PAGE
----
Hyper-cross-linked porous polymers (HCPs) are proposed as sorbents for the removal of aromatic volatile pollutants by using toluene as a representative of the BTX family. The hierarchical (micro and meso) porous architecture of the HCPs has been established by N2 physisorption at 77 K while the toluene adsorption capacities were determined by volumetric adsorption at 308 K. The HCPs display very high toluene uptakes, reaching adsorption capacities as high as 154% in weight for the polymer obtained with a tetraphenylmethane (TPM) and a formaldehyde dimethyl acetal (FDA) ratio of 1/16, whereas only very low uptakes were observed for aliphatic molecules such as n-hexane. HCP materials experience swelling effects evaluated by comparing the volume assessed via N2 physisorption with the volume occupied by toluene molecules in volumetric adsorption experiments. A multispectroscopic approach involving FT-IR and solid-state NMR techniques gave direct proof of the close spatial proximity between the polymeric host framework and guest BTX molecules. Solid-state 1H and 13C NMR spectroscopies have unambiguously identified the presence of CH/π interactions between the guest molecules and the porous framework of the hyper-cross-linked polymers.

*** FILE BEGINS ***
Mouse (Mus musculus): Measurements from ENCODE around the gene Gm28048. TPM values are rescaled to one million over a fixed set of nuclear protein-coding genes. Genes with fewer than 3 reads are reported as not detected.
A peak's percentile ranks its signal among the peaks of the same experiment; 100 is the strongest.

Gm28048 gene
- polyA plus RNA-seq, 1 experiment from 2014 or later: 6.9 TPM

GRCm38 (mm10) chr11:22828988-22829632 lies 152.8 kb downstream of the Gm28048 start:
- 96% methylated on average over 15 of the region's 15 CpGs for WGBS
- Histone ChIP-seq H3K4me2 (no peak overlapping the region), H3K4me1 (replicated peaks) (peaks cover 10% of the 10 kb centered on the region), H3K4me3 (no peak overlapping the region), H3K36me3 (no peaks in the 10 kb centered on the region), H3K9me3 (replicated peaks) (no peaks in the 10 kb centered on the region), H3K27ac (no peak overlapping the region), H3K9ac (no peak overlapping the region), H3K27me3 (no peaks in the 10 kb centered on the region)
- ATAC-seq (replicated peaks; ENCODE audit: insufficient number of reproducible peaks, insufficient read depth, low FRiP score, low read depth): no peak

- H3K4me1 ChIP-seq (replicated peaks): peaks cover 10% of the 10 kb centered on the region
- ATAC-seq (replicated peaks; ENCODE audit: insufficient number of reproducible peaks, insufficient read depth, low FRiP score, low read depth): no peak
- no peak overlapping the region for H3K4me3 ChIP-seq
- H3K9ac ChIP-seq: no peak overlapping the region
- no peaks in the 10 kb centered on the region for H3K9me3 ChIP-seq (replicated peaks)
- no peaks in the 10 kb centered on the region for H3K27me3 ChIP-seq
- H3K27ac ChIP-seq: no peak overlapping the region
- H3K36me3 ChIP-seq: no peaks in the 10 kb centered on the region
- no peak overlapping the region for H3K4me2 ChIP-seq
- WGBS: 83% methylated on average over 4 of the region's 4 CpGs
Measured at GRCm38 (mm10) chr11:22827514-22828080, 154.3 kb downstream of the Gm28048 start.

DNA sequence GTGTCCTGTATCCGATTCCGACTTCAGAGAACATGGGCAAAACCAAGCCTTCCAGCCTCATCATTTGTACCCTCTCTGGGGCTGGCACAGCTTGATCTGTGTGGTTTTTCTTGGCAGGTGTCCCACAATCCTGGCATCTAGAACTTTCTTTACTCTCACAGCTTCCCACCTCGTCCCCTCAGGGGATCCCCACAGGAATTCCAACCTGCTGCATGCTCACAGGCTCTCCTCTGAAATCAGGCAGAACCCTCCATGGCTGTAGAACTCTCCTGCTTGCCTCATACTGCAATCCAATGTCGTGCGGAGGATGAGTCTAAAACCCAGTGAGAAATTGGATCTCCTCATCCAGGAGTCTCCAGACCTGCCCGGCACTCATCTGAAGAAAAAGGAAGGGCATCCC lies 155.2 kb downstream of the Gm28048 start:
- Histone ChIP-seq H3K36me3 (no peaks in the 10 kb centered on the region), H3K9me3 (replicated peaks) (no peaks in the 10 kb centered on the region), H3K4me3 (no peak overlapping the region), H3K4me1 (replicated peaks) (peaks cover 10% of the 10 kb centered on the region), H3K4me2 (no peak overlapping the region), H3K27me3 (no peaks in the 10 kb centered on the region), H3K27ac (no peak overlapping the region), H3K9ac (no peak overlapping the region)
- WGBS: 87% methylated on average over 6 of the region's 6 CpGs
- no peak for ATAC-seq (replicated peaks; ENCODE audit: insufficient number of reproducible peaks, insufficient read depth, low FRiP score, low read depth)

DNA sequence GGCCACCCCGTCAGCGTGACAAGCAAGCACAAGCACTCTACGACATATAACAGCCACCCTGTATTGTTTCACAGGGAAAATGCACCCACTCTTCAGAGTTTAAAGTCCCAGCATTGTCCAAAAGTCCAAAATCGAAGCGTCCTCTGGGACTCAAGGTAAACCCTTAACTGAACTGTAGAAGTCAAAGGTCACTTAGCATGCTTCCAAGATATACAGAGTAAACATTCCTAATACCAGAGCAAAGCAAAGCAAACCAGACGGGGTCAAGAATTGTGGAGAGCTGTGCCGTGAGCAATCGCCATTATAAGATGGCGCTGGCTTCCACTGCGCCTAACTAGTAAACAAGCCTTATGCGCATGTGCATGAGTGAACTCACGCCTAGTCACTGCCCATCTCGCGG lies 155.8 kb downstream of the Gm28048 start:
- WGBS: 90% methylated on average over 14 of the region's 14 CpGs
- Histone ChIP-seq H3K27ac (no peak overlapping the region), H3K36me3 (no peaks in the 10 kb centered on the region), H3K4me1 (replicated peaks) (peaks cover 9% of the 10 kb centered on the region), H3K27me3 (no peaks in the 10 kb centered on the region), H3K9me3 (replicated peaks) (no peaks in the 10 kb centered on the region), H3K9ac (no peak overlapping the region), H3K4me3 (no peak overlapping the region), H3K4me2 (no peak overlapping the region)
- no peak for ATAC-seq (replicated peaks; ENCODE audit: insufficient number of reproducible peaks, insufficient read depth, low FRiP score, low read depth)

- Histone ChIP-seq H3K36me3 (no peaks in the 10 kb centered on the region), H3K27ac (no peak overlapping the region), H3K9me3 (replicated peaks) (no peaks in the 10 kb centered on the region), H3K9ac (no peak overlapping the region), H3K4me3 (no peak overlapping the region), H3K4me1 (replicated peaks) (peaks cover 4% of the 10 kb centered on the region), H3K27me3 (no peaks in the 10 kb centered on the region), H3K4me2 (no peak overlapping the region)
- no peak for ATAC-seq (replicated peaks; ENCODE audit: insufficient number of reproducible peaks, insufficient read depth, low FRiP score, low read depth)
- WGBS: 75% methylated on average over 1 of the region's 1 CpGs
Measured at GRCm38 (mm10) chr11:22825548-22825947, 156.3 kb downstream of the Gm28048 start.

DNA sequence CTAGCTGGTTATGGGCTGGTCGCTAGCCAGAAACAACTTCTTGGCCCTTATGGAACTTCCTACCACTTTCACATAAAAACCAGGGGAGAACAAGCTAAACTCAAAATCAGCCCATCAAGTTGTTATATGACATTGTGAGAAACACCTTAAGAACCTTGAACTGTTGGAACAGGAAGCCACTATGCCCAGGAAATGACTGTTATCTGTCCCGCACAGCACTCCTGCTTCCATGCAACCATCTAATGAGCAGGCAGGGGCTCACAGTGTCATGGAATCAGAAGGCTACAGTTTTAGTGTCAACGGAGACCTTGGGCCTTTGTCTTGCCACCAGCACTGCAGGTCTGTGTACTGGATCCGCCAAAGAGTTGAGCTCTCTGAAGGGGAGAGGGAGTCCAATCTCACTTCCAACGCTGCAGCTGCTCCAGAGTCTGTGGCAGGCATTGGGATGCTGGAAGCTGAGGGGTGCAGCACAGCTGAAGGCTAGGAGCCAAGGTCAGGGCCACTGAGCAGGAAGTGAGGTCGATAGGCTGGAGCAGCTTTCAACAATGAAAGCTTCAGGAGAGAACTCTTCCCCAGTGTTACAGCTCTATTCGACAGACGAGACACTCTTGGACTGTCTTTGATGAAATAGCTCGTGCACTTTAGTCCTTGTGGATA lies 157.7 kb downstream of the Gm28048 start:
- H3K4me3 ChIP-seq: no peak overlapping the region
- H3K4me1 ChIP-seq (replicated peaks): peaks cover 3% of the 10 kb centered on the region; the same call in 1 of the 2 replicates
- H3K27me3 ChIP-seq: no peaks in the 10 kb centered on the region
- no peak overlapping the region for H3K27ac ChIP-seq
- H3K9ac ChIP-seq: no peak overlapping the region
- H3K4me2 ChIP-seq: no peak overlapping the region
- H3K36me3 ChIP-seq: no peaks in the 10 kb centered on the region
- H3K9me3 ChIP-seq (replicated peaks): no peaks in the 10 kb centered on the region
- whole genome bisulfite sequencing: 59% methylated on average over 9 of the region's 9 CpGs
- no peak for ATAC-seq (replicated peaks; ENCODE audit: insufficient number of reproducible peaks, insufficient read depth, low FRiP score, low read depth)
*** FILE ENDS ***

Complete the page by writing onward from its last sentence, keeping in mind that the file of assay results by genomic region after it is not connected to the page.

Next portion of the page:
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|Titolo:||Hyper-Cross-Linked Polymers for the Capture of Aromatic Volatile Compounds|
|Data di pubblicazione:||2020|
|Appare nelle tipologie:||1.1 Articolo in rivista|